Most composers are represented by a publisher whose job it is to make the musical work earn money.  One of the ways publishers do this is through the granting of synchronisation licences which is a fancy way of saying “giving someone permission to put music to picture”. You can learn more about sync licensing in the video below. 

Obviously as it is the publisher’s job to make the composition money, that permission comes at the cost of a licence fee.  We use the word “licence” because the publisher is giving permission (a licence) to use the music and is not selling ownership of the musical work in the same way that renting a house doesn’t mean that you suddenly own the house.

To find out who the publisher of a musical work is, you can contact our colleagues at CAPASSO (Composer, Author and Publisher Association) whose members are the major music publishers like Sony and Gallo along with several large independent publishers such as Sheer, David Gresham and Geoff Paynter (and the amazing Mama Dance of course) just to name a few.  Alternatively, if the artist is less well-known you could try contacting them or their management directly.

How music licence fees are calculated

The Fame

This is how well-known the song/song-writer is and how popular the song is.  Often, older classic songs are the most expensive to license due to their longevity as opposed to newer songs whose fame might just be a fad (remember Bangarang anyone?).

The Media

 Are you making an online video, or something for TV broadcast?  The publisher needs to know as the licence fees differ for each media.  Media is usually broken down into: TV, Online (includes social media), Radio, Cinema and Public Location (e.g. Brand Activations, events or conferences).  If you are using more than one media, it is sometimes more cost effective to get an “All Media” licence that covers you for everything.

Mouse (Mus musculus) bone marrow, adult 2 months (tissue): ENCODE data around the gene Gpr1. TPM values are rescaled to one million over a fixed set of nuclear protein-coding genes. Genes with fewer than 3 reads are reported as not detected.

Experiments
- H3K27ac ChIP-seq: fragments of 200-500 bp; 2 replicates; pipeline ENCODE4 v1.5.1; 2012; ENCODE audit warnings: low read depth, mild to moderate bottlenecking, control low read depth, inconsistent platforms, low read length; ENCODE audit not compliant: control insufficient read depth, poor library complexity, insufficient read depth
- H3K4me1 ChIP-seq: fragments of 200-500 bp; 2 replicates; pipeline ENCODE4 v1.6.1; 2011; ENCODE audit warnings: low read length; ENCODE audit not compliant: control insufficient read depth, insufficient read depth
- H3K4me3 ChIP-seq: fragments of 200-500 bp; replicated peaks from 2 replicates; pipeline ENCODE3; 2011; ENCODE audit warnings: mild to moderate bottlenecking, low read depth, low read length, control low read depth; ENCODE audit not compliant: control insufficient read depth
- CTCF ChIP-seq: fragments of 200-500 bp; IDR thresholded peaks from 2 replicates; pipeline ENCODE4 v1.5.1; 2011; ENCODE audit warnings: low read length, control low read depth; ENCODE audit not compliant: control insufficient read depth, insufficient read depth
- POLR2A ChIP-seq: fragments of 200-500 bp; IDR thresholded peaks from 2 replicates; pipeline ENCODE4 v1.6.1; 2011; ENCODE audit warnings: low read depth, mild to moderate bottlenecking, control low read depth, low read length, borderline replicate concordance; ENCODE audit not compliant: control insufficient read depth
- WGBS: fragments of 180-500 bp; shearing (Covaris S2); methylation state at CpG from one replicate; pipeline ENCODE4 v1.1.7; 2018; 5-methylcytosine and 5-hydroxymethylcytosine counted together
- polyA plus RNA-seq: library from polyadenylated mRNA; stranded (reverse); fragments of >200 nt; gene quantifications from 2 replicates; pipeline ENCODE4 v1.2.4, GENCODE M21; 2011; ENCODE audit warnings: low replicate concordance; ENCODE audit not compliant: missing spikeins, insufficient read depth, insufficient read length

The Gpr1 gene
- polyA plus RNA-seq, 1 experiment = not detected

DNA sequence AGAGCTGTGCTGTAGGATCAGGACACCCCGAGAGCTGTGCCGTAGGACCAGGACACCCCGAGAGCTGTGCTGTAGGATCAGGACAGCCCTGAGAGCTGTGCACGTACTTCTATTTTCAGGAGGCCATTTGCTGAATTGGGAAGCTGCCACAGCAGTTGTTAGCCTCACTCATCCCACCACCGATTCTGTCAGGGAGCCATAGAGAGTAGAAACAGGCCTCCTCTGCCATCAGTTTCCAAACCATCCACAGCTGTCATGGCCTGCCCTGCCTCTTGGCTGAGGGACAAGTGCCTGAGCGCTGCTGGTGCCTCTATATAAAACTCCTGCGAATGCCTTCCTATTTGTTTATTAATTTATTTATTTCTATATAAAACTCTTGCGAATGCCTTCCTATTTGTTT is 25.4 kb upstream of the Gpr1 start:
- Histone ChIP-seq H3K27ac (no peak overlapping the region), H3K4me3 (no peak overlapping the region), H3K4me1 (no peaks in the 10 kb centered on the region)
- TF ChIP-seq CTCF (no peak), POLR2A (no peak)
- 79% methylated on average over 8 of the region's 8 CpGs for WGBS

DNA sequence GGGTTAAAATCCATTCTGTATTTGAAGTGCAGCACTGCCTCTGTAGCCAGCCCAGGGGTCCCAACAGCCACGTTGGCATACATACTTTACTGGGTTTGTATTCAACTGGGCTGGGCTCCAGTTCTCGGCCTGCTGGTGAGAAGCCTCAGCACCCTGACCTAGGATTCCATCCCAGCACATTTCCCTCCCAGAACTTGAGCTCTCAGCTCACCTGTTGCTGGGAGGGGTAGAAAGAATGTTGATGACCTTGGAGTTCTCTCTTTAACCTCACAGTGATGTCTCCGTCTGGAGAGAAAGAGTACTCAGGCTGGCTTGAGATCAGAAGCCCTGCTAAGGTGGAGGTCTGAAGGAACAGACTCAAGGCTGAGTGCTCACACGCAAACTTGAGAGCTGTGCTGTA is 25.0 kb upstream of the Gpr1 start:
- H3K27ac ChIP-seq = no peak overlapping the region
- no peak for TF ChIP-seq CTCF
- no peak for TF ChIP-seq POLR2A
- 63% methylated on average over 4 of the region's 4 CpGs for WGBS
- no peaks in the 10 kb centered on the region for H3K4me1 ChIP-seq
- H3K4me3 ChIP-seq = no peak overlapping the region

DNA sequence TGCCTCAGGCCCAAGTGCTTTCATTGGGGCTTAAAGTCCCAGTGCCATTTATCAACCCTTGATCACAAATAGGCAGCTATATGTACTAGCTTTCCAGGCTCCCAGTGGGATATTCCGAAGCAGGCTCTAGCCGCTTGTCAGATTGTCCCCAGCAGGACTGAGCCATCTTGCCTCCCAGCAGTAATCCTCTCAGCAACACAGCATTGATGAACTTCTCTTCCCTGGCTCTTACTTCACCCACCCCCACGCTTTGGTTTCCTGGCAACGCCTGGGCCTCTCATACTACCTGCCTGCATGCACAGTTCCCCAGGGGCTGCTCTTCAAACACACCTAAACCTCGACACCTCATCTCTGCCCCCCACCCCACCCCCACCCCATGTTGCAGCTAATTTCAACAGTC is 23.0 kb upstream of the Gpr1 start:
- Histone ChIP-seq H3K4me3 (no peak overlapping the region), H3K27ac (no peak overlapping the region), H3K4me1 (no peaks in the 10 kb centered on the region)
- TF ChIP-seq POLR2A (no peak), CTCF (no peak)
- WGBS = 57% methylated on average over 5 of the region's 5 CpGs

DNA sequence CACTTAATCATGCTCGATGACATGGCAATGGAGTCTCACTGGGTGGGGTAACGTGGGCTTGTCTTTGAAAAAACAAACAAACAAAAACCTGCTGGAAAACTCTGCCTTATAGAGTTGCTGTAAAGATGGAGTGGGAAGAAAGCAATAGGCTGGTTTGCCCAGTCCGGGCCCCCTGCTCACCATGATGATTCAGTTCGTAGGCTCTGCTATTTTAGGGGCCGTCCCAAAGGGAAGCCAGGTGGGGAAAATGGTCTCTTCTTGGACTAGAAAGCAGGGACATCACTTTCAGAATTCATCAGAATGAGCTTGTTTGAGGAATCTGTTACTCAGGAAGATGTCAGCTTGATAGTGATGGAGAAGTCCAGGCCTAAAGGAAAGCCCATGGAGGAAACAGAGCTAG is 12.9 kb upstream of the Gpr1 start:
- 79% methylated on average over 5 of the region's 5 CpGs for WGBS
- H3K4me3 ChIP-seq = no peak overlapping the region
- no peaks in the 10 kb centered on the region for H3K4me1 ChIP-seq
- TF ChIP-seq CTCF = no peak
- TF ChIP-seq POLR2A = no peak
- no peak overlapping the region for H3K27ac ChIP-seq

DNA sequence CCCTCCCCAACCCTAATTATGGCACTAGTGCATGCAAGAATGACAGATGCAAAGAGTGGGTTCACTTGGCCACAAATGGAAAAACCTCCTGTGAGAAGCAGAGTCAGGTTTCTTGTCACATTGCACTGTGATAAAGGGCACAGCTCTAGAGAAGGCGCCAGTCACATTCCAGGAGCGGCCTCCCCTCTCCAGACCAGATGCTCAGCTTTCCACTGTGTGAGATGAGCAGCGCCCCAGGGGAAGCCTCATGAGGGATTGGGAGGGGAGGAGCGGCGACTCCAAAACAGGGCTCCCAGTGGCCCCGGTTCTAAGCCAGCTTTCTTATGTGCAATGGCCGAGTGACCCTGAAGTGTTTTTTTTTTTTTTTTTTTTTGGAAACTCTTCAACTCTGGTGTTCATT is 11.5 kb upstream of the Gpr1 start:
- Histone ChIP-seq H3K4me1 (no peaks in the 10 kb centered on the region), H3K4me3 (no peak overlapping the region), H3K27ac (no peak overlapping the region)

The Territory

The more people that will be hearing the music, the higher the licence fee. Using music for your Hatfield store opening video will cost a lot less than using it for a worldwide Nandos campaign.

The Term

The term is the length of time you need the licence for.  The shortest time large publishers usually deal with is 3 months and popular licence terms are 6 months or 12 months. 


The total amount of time (in seconds or minutes) of the musical work you going to use. This can be anything from a few seconds to the entire song duration.

With all the information at hand, the publisher will issue you with a quote.  As the usages vary so much, the licence fees could be anywhere from a few thousand Rand to over a million.

Once you have the licence fee to use the musical work, you can repeat the process by contacting the record label with the same information.  RISA (Recording Industry of South Africa) would be the best people to contact for information if it is a well-known recording artist, alternatively you can also check with Airco if it is an independent artist.